'Creme de la creme' was the term used by Miss Jean Brodie in Muriel Spark's 1961 novel, The Prime of Miss Jean Brodie, to refer to her favoured group of pupils, also known as the 'Brodie Set'. Brodie, a teacher at the Marcia Blaine School for Girls, was of the opinion that she was in the business of 'putting old heads on young shoulders,' and the Brodie Set were those who conformed to this principle best.
Set predominantly in 1930s Edinburgh, the novel focussed on the six girls who comprised the Brodie Set and Brodie herself, who attempted to inculcate them — along with their classmates — with the fascist doctrines that she supported. Despite Brodie's fascistic attitude, and the indelible mark that it inevitably left on them, the girls retained their own characters (Spark describes how each member of the set wears their hat, which is an indication of their character).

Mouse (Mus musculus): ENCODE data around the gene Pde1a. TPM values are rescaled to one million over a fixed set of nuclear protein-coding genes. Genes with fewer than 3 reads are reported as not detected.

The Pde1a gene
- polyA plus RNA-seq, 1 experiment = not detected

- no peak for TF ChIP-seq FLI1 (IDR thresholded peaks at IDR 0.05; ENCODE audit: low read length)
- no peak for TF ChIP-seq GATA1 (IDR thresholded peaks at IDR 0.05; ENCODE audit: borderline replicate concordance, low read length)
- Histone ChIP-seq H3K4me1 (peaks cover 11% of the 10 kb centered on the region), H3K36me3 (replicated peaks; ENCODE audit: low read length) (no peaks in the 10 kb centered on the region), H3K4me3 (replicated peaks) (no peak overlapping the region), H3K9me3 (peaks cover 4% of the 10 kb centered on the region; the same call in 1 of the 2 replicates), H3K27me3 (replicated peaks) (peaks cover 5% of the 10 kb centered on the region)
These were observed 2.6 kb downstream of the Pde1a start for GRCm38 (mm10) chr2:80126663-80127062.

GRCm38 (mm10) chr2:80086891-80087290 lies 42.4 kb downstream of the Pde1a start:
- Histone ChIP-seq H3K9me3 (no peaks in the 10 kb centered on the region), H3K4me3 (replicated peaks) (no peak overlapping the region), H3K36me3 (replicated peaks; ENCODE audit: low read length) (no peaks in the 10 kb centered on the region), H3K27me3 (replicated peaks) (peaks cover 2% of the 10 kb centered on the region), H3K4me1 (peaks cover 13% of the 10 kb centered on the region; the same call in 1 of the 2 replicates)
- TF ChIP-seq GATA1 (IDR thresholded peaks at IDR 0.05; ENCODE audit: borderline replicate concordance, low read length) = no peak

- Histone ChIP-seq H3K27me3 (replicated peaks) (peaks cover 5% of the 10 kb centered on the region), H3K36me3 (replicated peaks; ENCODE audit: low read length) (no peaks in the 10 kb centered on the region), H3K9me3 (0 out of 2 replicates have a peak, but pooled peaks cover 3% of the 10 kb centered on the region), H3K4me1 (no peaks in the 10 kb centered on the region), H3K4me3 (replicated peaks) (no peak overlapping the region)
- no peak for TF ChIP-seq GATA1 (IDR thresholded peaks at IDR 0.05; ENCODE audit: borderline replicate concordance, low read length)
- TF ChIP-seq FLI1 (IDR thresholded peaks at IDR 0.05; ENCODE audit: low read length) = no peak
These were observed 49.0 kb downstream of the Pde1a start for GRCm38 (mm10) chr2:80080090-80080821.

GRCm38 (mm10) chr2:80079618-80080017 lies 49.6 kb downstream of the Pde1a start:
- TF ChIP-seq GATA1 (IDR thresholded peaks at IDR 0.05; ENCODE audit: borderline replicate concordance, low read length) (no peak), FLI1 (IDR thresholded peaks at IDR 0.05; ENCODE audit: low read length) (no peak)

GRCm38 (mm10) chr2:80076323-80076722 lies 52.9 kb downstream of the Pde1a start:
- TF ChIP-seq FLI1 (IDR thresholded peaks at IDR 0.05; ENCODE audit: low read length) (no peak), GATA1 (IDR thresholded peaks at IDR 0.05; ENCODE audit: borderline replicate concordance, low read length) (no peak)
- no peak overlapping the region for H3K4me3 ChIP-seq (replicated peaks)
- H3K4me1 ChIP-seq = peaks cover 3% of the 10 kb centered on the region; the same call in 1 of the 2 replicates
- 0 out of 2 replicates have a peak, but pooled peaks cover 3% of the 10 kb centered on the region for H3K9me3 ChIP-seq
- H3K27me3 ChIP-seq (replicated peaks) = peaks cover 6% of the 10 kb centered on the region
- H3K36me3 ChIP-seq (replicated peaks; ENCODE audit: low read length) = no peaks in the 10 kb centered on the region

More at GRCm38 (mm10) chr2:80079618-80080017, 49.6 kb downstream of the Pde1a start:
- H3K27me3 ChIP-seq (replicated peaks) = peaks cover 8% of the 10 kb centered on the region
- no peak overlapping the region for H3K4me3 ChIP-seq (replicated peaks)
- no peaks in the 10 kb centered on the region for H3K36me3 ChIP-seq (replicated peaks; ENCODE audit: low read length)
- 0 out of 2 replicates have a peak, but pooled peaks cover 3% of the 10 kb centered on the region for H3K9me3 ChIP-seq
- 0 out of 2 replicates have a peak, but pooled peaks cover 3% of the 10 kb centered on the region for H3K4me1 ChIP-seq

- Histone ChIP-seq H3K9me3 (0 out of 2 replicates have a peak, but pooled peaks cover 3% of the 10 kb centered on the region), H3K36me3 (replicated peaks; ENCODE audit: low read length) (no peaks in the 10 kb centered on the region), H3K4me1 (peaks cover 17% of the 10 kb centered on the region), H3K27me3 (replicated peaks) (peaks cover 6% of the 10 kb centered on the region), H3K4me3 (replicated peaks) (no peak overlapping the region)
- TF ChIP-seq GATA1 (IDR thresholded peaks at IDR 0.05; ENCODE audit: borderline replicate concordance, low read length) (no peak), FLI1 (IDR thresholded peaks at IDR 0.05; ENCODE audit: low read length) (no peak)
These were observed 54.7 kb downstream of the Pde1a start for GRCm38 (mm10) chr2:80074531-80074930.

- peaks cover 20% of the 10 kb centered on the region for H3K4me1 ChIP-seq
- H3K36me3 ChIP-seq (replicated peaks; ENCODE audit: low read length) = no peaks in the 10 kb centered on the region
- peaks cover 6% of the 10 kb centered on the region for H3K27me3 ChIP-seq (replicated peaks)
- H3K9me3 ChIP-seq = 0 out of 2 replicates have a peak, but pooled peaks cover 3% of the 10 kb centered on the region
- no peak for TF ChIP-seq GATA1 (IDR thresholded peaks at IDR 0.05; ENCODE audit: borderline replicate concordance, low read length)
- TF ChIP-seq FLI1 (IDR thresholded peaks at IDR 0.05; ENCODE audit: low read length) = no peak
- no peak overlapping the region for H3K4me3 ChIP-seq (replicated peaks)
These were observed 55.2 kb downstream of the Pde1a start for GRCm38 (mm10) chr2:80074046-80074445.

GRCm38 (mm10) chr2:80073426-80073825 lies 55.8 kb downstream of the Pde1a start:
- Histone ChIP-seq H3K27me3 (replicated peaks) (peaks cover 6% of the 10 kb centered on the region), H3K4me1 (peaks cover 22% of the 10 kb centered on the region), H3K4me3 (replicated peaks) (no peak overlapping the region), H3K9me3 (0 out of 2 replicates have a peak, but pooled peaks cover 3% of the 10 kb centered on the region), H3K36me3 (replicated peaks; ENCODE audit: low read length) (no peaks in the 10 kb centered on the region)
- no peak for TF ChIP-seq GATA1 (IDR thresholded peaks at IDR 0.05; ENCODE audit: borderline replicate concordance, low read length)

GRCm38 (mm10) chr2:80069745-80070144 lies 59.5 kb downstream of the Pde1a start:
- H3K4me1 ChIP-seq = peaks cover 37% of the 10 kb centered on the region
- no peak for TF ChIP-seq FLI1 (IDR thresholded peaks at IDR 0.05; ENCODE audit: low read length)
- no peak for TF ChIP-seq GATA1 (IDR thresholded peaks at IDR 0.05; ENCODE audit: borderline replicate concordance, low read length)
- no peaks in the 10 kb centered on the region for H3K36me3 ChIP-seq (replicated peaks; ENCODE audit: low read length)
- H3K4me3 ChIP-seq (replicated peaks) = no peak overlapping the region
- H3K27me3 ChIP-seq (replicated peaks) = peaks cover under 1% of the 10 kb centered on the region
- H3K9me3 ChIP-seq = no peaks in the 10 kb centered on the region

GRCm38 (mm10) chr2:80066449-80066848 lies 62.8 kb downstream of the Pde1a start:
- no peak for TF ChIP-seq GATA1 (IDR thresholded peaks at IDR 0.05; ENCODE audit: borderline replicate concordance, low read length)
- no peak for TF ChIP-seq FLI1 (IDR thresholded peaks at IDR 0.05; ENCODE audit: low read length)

Mary MacGregor is frequently referred to as the scapegoat of the group. Coupled with her subsequent death in a fire, Mary's character can be interpreted as an allegory for 1930s European Jewry. Despite being perceived as 'the perfect girl', Monica Douglas had a vicious temper and had a propensity to lash out in anger. Both Rose Stanley and Jenny Gray were inquisitive by nature; Rose was the blonde, sexy one and Jenny the pretty, theatrical one. Eunice Gardner fulfilled the role of the 'sporty' member of the set. The final character, Sandy Stranger, perhaps resembled Brodie most closely, yet was her ultimate betrayer. This betrayal came not only in the form of the exposure of Brodie's fascist proclivities, but also that Brodie's belief that she was 'in her prime,' was a fallacy. This emotional betrayal came in the form of Sandy conducting an affair with art teacher Teddy Lloyd, Brodie's secret object of desire. On leaving school, Sandy joined a convent, an indication, perhaps, of the degree to which she was reliant on structure and hierarchy, which was what being a member of the 'creme de la creme' offered her.